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Better Breast Cancer Odds Through Better Detection

Aug 26, 2020 07:00AM ● By MED Magazine

By Alex Strauss

Breast cancer is the most common cancer in American women and the second leading cause of cancer death after lung cancer. For every eight women who live a full life expectancy, one will deal with breast cancer. Last year, the specialists at Edith Sanford Breast Center in Sioux Falls diagnosed 507 cases. 

"The unique thing about breast cancer is, when you look at the population of women affected, these are usually mothers and wives," says Frederick Severs, MD, a fellowship-trained breast radiologist and Medical Director of Breast Radiology at Edith Sanford Breast Center who goes by "Joe". "These women are the glue of their families, the glue of American society. This cancer strikes a really critical segment of our population and represents a heavy burden on society."

Early & Accurate Diagnosis is Key

As with other types of cancer, early and accurate detection is the key to breast cancer survival and the screening mammogram remains the diagnostic gold standard. Nationwide, the breast cancer detection rate stands at about 4.7 per 1,000 mammograms. Among mammograms read by breast cancer specialists at Sanford, that figure is 45 percent higher, and climbing. Dr. Severs says the difference is fellowship training. 

"As breast radiologists, all we do is breast cancer, so our skills are very honed," he says. Breast radiologists do an additional year of immersion in breast cancer after their general radiology training, resulting in 15 to 17 months of total breast cancer radiology training. A graduate of Texas Tech University School of Medicine, Dr. Severs did his training, including his internship, residency, and fellowship, at the University of Texas Southwestern in Dallas. 

When he joined the Sanford team in July 2018, Severs was Sanford's second fellowship-trained breast radiologist, joining Melinda Talley, MD, who had been there since 2010. Sanford has since added three more breast radiologists including Chris Johansen, MD, in 2018, and Lilian Ebuoma, MD, and Jamie Williams, MD, in 2019.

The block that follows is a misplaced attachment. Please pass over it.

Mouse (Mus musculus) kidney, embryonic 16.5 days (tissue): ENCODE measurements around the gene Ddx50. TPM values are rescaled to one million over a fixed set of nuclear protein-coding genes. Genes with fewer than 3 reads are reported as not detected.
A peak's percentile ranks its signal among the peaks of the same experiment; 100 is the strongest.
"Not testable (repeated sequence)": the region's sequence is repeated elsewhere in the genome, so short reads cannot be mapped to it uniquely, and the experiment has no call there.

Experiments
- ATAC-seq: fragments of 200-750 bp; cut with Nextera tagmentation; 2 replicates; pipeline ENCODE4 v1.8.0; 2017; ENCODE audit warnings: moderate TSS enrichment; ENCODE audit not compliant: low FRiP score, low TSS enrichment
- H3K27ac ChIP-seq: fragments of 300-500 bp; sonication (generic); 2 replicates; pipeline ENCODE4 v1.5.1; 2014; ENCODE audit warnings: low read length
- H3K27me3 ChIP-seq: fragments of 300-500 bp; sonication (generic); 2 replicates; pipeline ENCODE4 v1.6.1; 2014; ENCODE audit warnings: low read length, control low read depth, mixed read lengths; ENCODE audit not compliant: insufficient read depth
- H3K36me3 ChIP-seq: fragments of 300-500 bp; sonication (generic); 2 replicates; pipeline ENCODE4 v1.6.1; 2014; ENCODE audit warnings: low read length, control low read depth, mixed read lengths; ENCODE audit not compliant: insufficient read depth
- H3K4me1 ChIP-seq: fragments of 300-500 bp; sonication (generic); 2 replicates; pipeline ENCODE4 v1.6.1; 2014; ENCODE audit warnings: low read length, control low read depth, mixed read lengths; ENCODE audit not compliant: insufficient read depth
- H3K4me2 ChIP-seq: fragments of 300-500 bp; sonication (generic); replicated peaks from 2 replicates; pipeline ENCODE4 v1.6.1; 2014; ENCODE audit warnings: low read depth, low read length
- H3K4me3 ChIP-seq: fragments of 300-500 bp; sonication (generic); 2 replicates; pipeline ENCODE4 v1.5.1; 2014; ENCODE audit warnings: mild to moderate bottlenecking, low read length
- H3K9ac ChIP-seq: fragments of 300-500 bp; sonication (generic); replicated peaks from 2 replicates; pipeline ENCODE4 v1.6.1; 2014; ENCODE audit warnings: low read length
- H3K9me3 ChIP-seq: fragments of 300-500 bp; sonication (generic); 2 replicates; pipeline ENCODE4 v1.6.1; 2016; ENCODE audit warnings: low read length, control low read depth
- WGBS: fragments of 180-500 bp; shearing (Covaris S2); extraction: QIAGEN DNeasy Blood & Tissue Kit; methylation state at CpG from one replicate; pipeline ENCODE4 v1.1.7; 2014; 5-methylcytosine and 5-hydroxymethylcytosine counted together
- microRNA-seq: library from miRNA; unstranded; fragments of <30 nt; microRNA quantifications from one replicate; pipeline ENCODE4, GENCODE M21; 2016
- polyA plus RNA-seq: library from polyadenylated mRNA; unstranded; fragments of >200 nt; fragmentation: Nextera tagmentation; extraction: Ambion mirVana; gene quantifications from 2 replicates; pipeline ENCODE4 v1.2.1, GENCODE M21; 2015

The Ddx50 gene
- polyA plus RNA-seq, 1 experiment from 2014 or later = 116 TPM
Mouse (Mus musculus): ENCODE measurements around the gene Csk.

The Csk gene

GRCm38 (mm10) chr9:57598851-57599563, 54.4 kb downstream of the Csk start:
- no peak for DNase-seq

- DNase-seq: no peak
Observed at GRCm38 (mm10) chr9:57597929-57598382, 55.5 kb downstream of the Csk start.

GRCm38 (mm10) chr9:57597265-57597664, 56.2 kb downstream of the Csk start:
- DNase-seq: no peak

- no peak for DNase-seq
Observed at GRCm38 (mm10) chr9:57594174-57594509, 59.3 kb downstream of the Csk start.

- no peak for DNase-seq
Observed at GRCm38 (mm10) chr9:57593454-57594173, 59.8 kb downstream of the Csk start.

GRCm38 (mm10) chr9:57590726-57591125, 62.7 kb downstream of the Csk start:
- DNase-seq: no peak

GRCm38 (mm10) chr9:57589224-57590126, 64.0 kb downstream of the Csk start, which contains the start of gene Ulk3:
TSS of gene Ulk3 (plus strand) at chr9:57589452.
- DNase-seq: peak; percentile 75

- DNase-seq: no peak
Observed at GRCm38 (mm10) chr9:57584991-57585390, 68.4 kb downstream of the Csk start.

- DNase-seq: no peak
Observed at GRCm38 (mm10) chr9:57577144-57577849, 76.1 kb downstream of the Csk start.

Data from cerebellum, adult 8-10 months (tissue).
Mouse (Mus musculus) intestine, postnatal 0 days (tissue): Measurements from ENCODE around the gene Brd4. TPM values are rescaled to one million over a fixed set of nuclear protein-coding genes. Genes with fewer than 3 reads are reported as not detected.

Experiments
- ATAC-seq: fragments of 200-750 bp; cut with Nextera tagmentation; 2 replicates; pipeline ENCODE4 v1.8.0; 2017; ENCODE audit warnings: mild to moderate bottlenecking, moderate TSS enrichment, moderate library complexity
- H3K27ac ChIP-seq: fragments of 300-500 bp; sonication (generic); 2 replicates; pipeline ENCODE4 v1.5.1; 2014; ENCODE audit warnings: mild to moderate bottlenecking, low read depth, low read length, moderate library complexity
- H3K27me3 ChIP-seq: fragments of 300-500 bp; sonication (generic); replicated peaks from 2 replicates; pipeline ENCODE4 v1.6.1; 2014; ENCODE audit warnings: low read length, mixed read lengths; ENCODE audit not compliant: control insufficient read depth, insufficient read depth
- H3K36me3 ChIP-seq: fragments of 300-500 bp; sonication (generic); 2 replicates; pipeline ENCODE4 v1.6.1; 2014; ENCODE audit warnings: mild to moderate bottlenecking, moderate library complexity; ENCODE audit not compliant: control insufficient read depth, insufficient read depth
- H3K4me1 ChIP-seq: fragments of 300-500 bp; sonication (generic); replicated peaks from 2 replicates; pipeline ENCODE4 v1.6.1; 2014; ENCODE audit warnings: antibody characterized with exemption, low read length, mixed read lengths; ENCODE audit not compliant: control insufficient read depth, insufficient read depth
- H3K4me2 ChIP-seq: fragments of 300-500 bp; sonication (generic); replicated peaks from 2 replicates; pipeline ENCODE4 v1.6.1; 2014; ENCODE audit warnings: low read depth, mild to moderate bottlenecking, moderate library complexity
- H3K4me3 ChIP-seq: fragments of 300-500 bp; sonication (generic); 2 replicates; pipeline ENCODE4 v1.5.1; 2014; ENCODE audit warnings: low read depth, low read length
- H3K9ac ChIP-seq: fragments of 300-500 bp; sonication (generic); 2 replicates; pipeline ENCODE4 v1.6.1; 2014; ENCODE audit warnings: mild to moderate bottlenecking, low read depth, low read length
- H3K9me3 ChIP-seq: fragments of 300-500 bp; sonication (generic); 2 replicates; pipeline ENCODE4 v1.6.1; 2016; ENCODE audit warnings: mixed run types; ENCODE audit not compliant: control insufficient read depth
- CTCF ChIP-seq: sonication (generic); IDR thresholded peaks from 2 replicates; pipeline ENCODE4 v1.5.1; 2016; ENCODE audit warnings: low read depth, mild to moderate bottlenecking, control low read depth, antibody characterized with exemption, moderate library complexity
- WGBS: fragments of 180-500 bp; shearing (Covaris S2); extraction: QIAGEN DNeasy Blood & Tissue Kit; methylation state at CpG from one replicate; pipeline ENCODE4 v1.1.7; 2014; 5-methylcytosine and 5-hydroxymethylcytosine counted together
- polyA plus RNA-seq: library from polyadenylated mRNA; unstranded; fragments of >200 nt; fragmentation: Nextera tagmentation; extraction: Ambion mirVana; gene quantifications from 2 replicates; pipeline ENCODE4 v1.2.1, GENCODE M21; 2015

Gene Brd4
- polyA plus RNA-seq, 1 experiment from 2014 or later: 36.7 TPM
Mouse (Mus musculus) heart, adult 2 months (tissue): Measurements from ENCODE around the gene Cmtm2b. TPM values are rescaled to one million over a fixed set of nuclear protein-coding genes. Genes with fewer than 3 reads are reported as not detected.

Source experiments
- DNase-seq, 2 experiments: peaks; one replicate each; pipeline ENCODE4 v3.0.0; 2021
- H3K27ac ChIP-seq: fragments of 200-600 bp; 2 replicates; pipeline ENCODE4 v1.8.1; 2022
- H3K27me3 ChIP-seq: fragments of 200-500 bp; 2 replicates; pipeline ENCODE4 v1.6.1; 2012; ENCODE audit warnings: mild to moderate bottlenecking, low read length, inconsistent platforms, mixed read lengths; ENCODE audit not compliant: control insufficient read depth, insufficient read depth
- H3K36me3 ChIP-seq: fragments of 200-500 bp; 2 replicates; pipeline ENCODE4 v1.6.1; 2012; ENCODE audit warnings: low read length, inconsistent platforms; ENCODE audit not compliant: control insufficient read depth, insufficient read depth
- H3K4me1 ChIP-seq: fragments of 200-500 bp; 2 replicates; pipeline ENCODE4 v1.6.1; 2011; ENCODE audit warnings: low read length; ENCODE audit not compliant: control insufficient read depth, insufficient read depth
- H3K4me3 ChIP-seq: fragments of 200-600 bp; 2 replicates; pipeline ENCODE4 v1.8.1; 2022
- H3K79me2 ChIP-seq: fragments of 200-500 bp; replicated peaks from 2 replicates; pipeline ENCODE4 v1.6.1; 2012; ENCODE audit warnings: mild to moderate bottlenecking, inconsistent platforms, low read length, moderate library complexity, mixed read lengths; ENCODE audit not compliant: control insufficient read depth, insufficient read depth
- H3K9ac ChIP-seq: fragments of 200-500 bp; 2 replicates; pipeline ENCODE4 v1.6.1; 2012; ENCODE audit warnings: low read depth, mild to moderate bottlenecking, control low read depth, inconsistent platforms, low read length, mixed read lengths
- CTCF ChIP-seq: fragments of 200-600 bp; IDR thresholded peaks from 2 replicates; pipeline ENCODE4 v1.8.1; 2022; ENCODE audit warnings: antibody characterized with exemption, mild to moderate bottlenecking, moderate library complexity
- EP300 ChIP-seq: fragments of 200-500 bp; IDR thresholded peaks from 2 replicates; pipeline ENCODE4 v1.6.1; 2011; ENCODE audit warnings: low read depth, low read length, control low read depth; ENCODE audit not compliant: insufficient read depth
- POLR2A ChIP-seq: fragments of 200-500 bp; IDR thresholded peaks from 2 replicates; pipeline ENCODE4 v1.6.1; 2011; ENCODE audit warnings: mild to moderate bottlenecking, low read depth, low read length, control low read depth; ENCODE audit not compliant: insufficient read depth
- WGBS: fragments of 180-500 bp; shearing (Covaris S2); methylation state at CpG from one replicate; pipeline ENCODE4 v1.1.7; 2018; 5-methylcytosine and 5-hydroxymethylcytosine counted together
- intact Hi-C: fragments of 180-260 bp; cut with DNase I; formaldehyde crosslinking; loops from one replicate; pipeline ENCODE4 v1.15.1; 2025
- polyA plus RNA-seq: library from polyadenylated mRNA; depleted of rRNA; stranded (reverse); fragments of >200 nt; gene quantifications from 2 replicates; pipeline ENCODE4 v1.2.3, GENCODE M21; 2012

As the size of the breast radiology team has grown, so have breast cancer detection rates. Sanford's specialists are finding 30 to 35 percent more breast cancers than the general radiologists do and 25 percent more of the hardest-to-detect tumors under 1 cm.

"Most of the cancers that we are finding are in that really small subset," says Severs. "These are very unlikely to have spread to the rest of the body and they approach about 100 percent cure rate. So these are really the cancers that you want to be finding for better outcomes."

The Art and the Science of Cancer Detection

In large university medical centers, most if not all screening mammograms may be read by fellowship-trained breast radiologists. But Severs says it is unusual for a city the size of Sioux Falls to offer this level of expertise. And that expertise is about more than technical skill. Dr. Severs says breast cancer detection is as much an art as it is a science. When you have seen enough of them, you begin to see things that others don't.

"Some things in medicine can be strictly science, but with breast imaging, we are skilled on the side of it being an art," says Severs. "What I said to young physicians trying to find cancer on mammograms is that it is like trying to find shapes in the clouds. Every breast is different and every cancer is different. Every cancer can easily hide within a breast."

Severs says even the most advanced computer algorithm cannot make reliable sense of the tiny shadows that could mean life-or-death for a patient. "I would be happy not to have a job if we could just do that and eliminate cancer in the world," says Severs. 

As breast cancer detection rates rise at Sanford, mortality rates are declining. Advanced technology and training have led to a 30 percent reduction in breast cancer deaths nationwide since the 1990s. At the same time, the number of screenings is rising. Thanks to two mobile mammography units, 31,000 women were screened through Edith Sanford Breast Center in 2019. Including mammograms, ultrasounds, MRIs, and procedures, there were more than 43,000 total studies. 

"We are a full service breast center with all the services that any large breast center would have," says Dr. Severs, who came to Sanford from Baylor University Medical Center in Houston. "I trained more than 100 radiologists and about 10 breast radiologists and I can tell you that the program we have at Edith Sanford is the match of anything we had in Houston."